As a pre-paid slip of paper which you can exchange for goods in a shop, I'd happily use 'token' or 'voucher', except in the case of 'book' which is collecated with 'token'.

    I'd also collect tokens off a cereal box etc, though I'd expect it to be called a 'coupon' in AmE. Rude Health cereals have this ace competition where you(BrE) cut out/(AmE)clip the token/coupon and complete the sentence "I like tokens because..." The best answer wins a hundred tokens.

    Oh and the South Park joke is as obvious to BrE speakers as it is to AmE I'd say. The construction "The token x" is very common. I have often been 'x' myself :) Little claim to fame there.

  32. I agree that 'token' refers to a coin-shaped item with a specific monetary value, whether for milk or in the company shop (19th century). When Book Tokens were introduced in the UK, the word 'coupon' was still remembered from the 1939-45 war - each person had a book of coupons that permitted them to purchase clothing or food - they had no monetary value themselves. So Record Tokens and Department Store Tokens were analogous to Book Tokens - all now replaced by pre-paid cards with a magnetic strip (although sneakily some of them have an expiry date if not used!). We could have used the word 'chit' or 'chitty' I suppose, but that might have sounded too military or colonial.
    Vouchers always have the connotation of 'money-off' to me, rather than representing the full purchase price.

  33. @solo: I think milk tokens must just be for families with lesser financial means--I've never been offered any. But I do get a child benefit (as do all parents in the country--£20 a week for one child), plus the £250 you get to invest for your child when they're born, and the free books...not to mention the free healthcare, of course. Not as cushy as raising a child in France, but surprising to an American all the same...

  34. @Boris Zakharin et al.:
    I don't think it's the small size that qualifies something as a "token"--the tokens in token rings are, after all, not even physical entities. Rather, what unifies most of the definitions is that a token is a symbol with a conventionalized meaning. In a token network, it represents the right to transmit (and incidentally, you DO have to give it up after you use it, according to the protocol). In the context of parsing text, the token is a syntactic unit that represents a minimal semantic unit for the purpose of semantic analysis. A token person of some class is meant to represent sensitivity to the values of that class (although if that sensitivity isn't genuine the effect is annoyingly patronizing). Etc.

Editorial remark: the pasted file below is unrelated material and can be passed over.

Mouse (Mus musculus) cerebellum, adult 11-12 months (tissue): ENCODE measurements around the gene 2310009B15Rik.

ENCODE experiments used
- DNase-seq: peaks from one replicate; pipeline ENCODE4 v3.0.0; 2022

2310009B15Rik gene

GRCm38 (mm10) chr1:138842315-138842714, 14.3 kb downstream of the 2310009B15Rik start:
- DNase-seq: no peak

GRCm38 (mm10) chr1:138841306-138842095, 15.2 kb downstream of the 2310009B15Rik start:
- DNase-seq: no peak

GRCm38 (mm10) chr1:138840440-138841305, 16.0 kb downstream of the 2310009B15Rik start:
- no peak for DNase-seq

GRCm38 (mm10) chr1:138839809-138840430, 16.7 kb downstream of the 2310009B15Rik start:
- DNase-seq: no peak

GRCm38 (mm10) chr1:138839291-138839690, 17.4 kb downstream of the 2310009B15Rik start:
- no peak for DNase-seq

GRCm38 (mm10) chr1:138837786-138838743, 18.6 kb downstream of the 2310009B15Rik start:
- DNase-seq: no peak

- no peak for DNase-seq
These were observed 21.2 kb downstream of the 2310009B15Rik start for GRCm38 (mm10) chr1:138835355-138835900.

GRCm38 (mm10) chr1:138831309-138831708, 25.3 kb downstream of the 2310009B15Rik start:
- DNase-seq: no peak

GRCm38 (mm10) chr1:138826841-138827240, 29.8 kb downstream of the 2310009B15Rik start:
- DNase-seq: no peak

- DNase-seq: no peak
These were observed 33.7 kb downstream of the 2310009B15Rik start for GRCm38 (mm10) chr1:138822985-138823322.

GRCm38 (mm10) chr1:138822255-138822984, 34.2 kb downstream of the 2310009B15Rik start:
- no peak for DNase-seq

Of course, there are many kinds of conventional symbols that we don't usually call tokens, such as money, traffic signs, etc. But that's simply linguistic habit; I don't think most people would be stupefied if I were to say that a STOP sign betokens a duty to halt your vehicle.

  35. Lynneguist - milk tokens in the UK were issued by the Co-op dairy and possibly other local dairies - they were pre-paid, i.e. bought by the householder as a 'pay-as-you-go' system rather than having the milkman call at the end of the week, with the risk of missing the payment. What I mean is, they may have been very useful for people on a careful budget, but they were not (to my knowledge) a welfare benefit.
    The comments by Rick S rather went over my head, but I think I agree that a token is intended as a substitute (token male, token of my esteem, book token) and thus this computing/railway use of 'token' is a symbol of permission.
    By the way, is the word a past tense of a now-vanished verb? (cf. taken)

  36. Not a past tense, as far as I can tell. From OED, for the noun:

    [OE. tácen, tácn; = OFris. têken, têkn, teiken (WFris. teiken, {dag}teeckne), OS. têcan (MLG., MDu., LG. têken, Du. teeken), OHG. zeihhan (MHG., Ger. zeichen), ON. teikn (tákn from OE.), Sw. tecken, Da., Norw. tegn, all neuter:{em}OTeut. *taik-nom (in Goth. taikns fem.:{em}*taiknis), cognate with *taik-jan, OE. t{aeacu}cean to show, TEACH.]

    For the verb, note that there's an extra 'n'--so the 'n' at the end of 'token' is not the same as a verb-suffix 'n':

    [OE. tácnian (also {asg}e-) = MLG. têkenen, OHG. zeihhanôn (Ger. zeichnen):{em}OTeut. *taiknôjan, f. *taiknom, TOKEN n.]

  37. Biochemist- Lynne and I were talking about the contemporary sense of milk tokens which is a benefit issued to people with babies. I'm not sure if they are in actual token form, I suspect they are like a food stamp and can be exchanged for milk for the child, though many places will also allow them to be spent on other groceries too, which is why they are very popular (as in well-liked) amongst the needy mothers of Britain.